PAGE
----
Honestly, at this point in the movie it’s clear that neither Angie nor Kate are cut out to be a mom, but we continue anyway. When it’s revealed that Angie is actually pregnant by way of her asshole common-law husband, Angie realizes she wants to keep the baby. When Kate finds out, she goes to court to determine which of them is the for-real mother. Before the results are read, Angie gives a heartfelt speech about how Kate helped her learn how to be a mother which is…honestly kind of not okay in this situation? Hey infertile woman I was supposed to help give birth for, I lied to you for seven months and this baby is mine now but thanks for making me the sort of person who could do this!
Kate runs out of the courtroom and we later learn it was to go throw up.
Angie gives birth, Kate faints, they make up because of that and while in the hospital we learn that Kate is pregnant too! Hooray!
EVERYONE GETS WHAT THEY WANTED
WHICH IS A BABY AND A MAN BECAUSE KATE AND ANGIE BOTH WIND UP WITH THEIR BABY DADDIES
And I have to ask WHO IS THIS MOVIE FOR???
It is a movie where a rich white woman starts out wanting to carry a child and she does. She tries everything and despite having limitless opportunities due to her economic standing, winds up also hitting the one in a million chance and not only getting pregnant but carrying the pregnancy to term despite the fact that implantation of an egg and carrying a fetus are two different biological tasks.
Is it to erase the stigma around surrogacy? Because Angie winds up lying and having her own accident child. We only see the other surrogates once and we only hear about one of them giving birth for a split-second towards the end. The surrogates themselves do not speak nearly as much as the people they are carrying babies for and honestly both of them get insulted by the people renting their uterus.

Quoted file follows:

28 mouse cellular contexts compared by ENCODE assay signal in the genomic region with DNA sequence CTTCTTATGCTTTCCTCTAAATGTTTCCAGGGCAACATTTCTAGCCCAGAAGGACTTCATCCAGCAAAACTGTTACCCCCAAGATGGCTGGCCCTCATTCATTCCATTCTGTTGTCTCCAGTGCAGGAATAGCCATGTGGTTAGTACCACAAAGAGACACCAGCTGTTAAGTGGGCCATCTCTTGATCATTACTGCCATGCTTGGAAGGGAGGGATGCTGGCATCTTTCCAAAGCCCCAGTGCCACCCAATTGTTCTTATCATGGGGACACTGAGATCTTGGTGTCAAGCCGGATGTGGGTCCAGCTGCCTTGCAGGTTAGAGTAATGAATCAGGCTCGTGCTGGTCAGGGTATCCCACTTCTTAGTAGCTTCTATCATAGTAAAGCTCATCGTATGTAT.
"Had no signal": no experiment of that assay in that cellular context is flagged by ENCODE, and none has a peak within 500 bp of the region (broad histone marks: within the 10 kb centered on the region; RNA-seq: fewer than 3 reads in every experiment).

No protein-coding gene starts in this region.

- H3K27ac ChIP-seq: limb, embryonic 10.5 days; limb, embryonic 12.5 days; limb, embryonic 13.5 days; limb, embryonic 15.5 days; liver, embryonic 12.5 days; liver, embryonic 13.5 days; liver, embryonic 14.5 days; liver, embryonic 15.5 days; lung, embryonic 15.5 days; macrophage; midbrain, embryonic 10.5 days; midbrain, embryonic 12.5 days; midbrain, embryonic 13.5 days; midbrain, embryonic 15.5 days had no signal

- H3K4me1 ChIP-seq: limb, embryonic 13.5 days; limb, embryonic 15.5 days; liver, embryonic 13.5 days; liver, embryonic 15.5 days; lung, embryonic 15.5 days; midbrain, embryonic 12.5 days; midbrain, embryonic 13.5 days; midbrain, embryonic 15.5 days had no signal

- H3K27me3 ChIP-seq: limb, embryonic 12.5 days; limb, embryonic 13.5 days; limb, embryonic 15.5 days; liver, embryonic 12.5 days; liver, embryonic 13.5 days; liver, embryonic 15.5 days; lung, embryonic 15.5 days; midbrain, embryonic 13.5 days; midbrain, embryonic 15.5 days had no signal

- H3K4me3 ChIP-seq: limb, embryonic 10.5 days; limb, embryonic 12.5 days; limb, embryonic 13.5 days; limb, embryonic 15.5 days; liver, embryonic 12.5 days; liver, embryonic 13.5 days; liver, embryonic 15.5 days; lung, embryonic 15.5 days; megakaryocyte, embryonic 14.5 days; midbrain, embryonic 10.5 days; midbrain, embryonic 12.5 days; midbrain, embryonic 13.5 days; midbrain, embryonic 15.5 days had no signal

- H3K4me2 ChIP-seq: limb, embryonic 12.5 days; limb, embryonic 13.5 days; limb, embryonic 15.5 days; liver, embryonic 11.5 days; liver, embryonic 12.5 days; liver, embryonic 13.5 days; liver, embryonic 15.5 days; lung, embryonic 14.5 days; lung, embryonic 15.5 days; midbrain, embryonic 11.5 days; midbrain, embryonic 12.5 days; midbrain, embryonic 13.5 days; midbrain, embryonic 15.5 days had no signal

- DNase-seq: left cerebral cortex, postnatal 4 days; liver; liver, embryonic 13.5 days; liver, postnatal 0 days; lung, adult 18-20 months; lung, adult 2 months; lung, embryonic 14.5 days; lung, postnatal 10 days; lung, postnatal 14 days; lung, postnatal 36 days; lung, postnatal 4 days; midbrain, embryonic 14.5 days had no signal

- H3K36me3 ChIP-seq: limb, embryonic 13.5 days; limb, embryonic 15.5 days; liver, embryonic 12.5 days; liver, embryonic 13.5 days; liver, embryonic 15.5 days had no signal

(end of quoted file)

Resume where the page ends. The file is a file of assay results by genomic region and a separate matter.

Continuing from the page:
Is it to voice that non-traditional families are great? Because everyone winds up together with their baby daddy at the end. Including, it seems, Angie who had previously dumped Carl because he’s just started taking parenting classes.
Is it to say that it’s okay for powerful women to also pursue motherhood? Because Sigourney Weaver’s character (the most business-savvy woman in the film) is constantly the subject of jokes for being hyper fertile and older than the 37-year-old Kate.
So really this is once again a story where it is okay for the women Amy Poehler and Tina Fey play to make their own decisions because everything is going to work out fine for them.
That said, this is not the most egregious example of that! Unfortunately, I don’t think it’s the best thing Fey and Poehler have been a part of either. Mean Girls is more problematic than Baby Mama, but it is admittedly more iconic and infinitely quotable. Parks and Rec, despite not being my cup of tea, is popular for a reason and has rightfully birthed many memeable scenes and gave us #treatyoself.
This movie is just such mediocre airplane fodder. Actually no. It’s not. It’s the sort of movie you would see playing in a bar TV switched to TBS at 1:30 in the afternoon.
All that said, the supporting characters played by Weaver and Steve Martin are hilarious. Weaver is a beatific business woman who just wants to charge people money and get them babies. She is so effortlessly calm and even though her lines aren’t super funny in and of themselves, the way Weaver delivers them is comedy gold. Steve Martin plays Kate’s rich hippie boss and it’s clear that they didn’t script him as much as everyone else. The one moment from this film I am taking is him rewarding her with five minutes of uninterrupted eye contact. It is as awkward as it sounds and hilarious to watch.
Also, Brooklyn 99 fans, Adrian Pimento shows up for a brief cameo as an overly sensitive gay man!
But that’s really it. This movie, even ignoring the hermaphrodite panic jokes and the laughing at people wanting natural births, is hardly progressive. It doesn’t even seem to be taking a stance. It’s just another largely forgettable comedy about women that was written by a man telling us what he thinks empowered women look like. Which obviously means that yes, you can have it all, but only if you are these two specific kinds of white women and you spend 60% of your film fighting with other women first.